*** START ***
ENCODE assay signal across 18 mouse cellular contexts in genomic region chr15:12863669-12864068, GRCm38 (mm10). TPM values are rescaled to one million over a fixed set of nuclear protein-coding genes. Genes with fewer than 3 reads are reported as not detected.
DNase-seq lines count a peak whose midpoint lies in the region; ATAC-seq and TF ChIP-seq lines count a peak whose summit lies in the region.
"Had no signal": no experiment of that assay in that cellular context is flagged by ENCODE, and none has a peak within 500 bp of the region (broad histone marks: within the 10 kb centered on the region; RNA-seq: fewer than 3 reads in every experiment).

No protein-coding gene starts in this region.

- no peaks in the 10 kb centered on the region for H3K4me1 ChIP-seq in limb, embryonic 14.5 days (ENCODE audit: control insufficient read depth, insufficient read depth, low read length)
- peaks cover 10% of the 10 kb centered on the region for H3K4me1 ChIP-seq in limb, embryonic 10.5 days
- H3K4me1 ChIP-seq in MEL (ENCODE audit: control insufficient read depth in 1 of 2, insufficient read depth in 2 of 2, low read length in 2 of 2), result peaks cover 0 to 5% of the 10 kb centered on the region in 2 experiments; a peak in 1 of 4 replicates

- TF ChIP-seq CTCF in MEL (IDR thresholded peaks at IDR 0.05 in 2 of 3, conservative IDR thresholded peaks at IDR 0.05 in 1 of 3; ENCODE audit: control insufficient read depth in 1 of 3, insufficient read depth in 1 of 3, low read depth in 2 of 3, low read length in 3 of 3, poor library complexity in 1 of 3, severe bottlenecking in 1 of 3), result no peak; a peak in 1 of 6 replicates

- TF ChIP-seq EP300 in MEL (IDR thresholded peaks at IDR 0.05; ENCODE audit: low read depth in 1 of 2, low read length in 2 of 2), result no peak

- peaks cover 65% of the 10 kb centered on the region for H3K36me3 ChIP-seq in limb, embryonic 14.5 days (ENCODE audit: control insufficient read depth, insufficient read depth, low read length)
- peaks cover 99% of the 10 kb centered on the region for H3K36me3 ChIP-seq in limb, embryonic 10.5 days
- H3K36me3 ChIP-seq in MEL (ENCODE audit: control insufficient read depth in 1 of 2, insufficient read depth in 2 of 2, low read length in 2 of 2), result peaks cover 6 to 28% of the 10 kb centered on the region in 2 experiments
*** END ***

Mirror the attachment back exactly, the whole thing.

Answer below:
ENCODE assay signal across 18 mouse cellular contexts in genomic region chr15:12863669-12864068, GRCm38 (mm10). TPM values are rescaled to one million over a fixed set of nuclear protein-coding genes. Genes with fewer than 3 reads are reported as not detected.
DNase-seq lines count a peak whose midpoint lies in the region; ATAC-seq and TF ChIP-seq lines count a peak whose summit lies in the region.
"Had no signal": no experiment of that assay in that cellular context is flagged by ENCODE, and none has a peak within 500 bp of the region (broad histone marks: within the 10 kb centered on the region; RNA-seq: fewer than 3 reads in every experiment).

No protein-coding gene starts in this region.

- no peaks in the 10 kb centered on the region for H3K4me1 ChIP-seq in limb, embryonic 14.5 days (ENCODE audit: control insufficient read depth, insufficient read depth, low read length)
- peaks cover 10% of the 10 kb centered on the region for H3K4me1 ChIP-seq in limb, embryonic 10.5 days
- H3K4me1 ChIP-seq in MEL (ENCODE audit: control insufficient read depth in 1 of 2, insufficient read depth in 2 of 2, low read length in 2 of 2), result peaks cover 0 to 5% of the 10 kb centered on the region in 2 experiments; a peak in 1 of 4 replicates

- TF ChIP-seq CTCF in MEL (IDR thresholded peaks at IDR 0.05 in 2 of 3, conservative IDR thresholded peaks at IDR 0.05 in 1 of 3; ENCODE audit: control insufficient read depth in 1 of 3, insufficient read depth in 1 of 3, low read depth in 2 of 3, low read length in 3 of 3, poor library complexity in 1 of 3, severe bottlenecking in 1 of 3), result no peak; a peak in 1 of 6 replicates

- TF ChIP-seq EP300 in MEL (IDR thresholded peaks at IDR 0.05; ENCODE audit: low read depth in 1 of 2, low read length in 2 of 2), result no peak

- peaks cover 65% of the 10 kb centered on the region for H3K36me3 ChIP-seq in limb, embryonic 14.5 days (ENCODE audit: control insufficient read depth, insufficient read depth, low read length)
- peaks cover 99% of the 10 kb centered on the region for H3K36me3 ChIP-seq in limb, embryonic 10.5 days
- H3K36me3 ChIP-seq in MEL (ENCODE audit: control insufficient read depth in 1 of 2, insufficient read depth in 2 of 2, low read length in 2 of 2), result peaks cover 6 to 28% of the 10 kb centered on the region in 2 experiments